White Sox players, front office face change
CHICAGO – The White Sox made a surprising run at a division title. Now, big changes could be in store.
They might be saying goodbye to Jake Peavy and A.J. Pierzynski, and the front office could be in for some shuffling, too, after the Sox lost their grip on the AL Central lead and finished three games behind Detroit at 85-77.
The Sox led by as many as 31⁄2 games and spent 117 days in first place, scenarios that few would have envisioned when the season began.
“I can’t say enough about these guys for their effort and commitment,” general manager Ken Williams said. “It’s one thing to talk about it, [and say], ‘Let’s pay greater attention to fundamentals and all these things,’ but once you leave spring training, a lot of times, some of those things fall to the wayside. Not with this group. So I can sit here and only be so disappointed in us for not closing this thing out because if there is such a thing as losing the right way, this group did.”
So now what?
The Sox reportedly will promote their top two baseball executives, with Williams becoming the new vice president of baseball operations and assistant general manager Rick Hahn replacing him as the GM.
Williams is the fourth-longest tenured GM in baseball, and he just completed his 12th season, a run that included a championship in 2005 to end an 87-year drought along with another division title in 2008. Hahn has been credited with negotiating contracts with Paul Konerko, John Danks, Alexei Ramirez and Gavin Floyd along with evaluating and signing first-round picks Gordon Beckham (2008) and Chris Sale (2010) during his 12 seasons in the organization.
The Sox have been consistent contenders during that span, finishing at or above .500 nine times. Now, they reportedly will give Williams and Hahn fancier titles in a move that would seem to mirror the one chairman Jerry Reinsdorf made with the Bulls in May 2009, when he promoted John Paxson to executive vice president of basketball operations and Gar Forman to general manager.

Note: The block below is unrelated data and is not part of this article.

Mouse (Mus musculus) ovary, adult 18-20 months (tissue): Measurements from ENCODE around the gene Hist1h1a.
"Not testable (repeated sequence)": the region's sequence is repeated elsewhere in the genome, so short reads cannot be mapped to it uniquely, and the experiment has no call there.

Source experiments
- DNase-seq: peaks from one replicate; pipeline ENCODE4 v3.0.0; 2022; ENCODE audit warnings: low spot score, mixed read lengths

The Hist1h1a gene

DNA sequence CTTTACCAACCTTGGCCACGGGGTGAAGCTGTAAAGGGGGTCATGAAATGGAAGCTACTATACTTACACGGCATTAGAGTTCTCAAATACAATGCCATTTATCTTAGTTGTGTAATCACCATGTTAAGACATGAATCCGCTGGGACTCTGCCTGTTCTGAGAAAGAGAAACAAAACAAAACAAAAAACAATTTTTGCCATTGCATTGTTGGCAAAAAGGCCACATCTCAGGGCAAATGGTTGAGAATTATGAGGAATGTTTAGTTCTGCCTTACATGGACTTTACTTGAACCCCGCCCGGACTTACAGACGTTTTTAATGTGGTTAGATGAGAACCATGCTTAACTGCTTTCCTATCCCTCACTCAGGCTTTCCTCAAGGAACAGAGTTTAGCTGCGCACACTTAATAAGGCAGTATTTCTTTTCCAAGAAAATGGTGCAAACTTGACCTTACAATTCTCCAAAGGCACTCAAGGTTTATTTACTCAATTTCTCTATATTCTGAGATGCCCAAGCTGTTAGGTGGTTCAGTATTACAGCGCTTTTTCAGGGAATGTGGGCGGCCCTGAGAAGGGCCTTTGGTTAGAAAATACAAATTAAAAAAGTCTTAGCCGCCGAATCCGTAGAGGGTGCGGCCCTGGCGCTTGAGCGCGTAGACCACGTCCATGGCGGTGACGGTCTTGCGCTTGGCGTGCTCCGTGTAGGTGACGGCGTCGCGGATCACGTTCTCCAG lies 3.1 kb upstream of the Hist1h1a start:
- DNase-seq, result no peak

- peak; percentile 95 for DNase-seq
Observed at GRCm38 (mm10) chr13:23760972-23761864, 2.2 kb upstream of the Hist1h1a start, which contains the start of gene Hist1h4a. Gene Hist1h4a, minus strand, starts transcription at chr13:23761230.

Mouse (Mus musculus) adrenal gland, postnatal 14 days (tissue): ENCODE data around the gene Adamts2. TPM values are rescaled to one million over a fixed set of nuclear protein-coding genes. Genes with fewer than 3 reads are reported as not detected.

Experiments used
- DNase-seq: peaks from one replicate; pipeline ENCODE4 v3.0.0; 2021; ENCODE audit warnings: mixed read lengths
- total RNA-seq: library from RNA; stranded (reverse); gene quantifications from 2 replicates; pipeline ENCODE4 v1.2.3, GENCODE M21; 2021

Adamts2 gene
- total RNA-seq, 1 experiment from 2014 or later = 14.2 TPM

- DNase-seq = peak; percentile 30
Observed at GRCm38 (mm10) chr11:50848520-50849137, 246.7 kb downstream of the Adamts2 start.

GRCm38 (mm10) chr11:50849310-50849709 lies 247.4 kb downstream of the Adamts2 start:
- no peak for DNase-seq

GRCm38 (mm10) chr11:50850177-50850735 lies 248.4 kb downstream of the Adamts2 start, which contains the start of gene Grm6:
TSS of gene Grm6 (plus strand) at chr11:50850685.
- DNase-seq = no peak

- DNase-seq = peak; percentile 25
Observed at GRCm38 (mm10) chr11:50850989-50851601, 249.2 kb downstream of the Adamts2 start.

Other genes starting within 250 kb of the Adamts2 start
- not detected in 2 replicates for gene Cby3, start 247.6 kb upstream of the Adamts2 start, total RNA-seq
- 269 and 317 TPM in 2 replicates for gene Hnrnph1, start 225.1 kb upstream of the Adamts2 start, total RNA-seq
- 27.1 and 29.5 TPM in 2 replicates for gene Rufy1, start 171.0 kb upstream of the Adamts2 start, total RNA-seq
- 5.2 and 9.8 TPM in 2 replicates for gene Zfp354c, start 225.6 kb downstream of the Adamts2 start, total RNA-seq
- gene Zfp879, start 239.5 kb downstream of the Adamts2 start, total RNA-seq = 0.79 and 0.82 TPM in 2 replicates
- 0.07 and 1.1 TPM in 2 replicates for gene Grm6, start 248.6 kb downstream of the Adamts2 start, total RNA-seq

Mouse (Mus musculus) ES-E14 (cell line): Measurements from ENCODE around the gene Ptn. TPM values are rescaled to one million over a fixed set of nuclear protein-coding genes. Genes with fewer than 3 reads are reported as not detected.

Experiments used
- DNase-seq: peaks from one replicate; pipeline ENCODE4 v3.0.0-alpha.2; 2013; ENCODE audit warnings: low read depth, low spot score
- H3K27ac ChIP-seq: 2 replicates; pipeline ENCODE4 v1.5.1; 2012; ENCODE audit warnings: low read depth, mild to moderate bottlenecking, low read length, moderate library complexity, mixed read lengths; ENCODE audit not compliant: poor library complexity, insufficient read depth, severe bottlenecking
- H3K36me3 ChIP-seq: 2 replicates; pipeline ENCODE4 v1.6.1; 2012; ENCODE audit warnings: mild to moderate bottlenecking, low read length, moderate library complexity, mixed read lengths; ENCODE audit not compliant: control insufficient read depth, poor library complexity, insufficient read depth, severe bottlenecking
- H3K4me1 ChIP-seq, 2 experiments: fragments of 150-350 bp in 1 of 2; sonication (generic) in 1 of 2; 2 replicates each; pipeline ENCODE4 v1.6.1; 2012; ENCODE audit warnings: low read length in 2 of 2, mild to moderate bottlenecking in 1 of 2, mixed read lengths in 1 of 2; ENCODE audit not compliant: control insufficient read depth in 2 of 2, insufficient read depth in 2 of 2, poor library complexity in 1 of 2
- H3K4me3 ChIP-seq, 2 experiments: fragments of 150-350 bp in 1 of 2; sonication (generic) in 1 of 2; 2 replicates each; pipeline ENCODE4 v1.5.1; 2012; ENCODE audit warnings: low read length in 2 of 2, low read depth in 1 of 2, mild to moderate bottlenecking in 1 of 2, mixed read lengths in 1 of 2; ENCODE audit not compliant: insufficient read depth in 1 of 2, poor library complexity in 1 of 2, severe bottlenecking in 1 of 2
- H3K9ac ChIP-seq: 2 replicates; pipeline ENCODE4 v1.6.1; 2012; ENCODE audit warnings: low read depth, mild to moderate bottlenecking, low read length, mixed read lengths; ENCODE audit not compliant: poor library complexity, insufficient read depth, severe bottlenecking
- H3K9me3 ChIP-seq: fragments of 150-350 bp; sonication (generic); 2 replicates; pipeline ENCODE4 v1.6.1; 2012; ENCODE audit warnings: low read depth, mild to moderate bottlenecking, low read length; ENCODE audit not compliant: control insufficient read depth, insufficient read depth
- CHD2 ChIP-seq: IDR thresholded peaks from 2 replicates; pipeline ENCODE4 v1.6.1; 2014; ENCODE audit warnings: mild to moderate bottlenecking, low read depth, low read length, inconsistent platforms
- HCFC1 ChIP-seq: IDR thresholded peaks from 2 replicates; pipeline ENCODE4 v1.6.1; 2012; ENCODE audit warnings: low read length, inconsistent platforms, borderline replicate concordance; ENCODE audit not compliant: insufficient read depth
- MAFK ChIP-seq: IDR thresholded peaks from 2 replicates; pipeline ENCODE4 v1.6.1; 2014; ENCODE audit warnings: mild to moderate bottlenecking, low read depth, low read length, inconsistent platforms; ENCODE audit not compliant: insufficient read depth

Job descriptions aside, the task remains the same. And the Sox have some big decisions to make.
They can exercise a $22 million option on Peavy or buy him out for $4 million. If they do that, they could try to bring him back at a lower rate, but he might be attractive on the open market. After all, the former NL Cy Young winner put aside three injury-riddled seasons to make 32 starts, posting a 3.37 ERA and going 11-12.
Kevin Youkilis also could be gone after being acquired from Boston in late June, with the White Sox not expected to pick up his option.
Then, there’s Pierzynski.
His contract is up, and if his eight-year run in Chicago is over, he’s ending it on a strong note. He set a career high with 27 homers and matched one with 77 RBIs while hitting .278.
“I would love to come back and finish my career here, but at the same time I know how baseball works,” Pierzynski said. “I know the way things work and we’ll see. Maybe we can work something out. If not, I’ll always look back fondly on my time here and appreciate it.”
I love the city of Chicago. I love the fans here. I love the people here. I love the organization and you’ll never hear me say anything bad about them.”
As disappointing as the finish was for the Sox, there were still plenty of positives they can take away from this season.
Robin Ventura was a success in his first season as a manager, bringing a sense of calm after the Ozzie Guillen era. Players praised him and Ventura gave it right back to them, saying, “I enjoy the people I work with, the guys on the team, what they’ve done, so that part’s been fun.”
It helped that Adam Dunn (41 homers, 96 RBIs) and Alex Rios (.304, 25 homers, 91 RBIs) rebounded from miserable seasons. Sale emerged as an All-Star in his first year as a starter, with a 17-8 record and a 3.05 ERA, and Konerko got off to a blazing start before finishing a .298 average and 26 homers. He had surgery Thursday on his left wrist and is expected to be ready for the start of spring training.
Considering the disarray they were in a year ago, with the Williams-Guillen saga having come to its explosive end, this wasn’t a bad season for the White Sox.
“There are things that went on this year that just can’t be denied as far as positives,” Konerko said.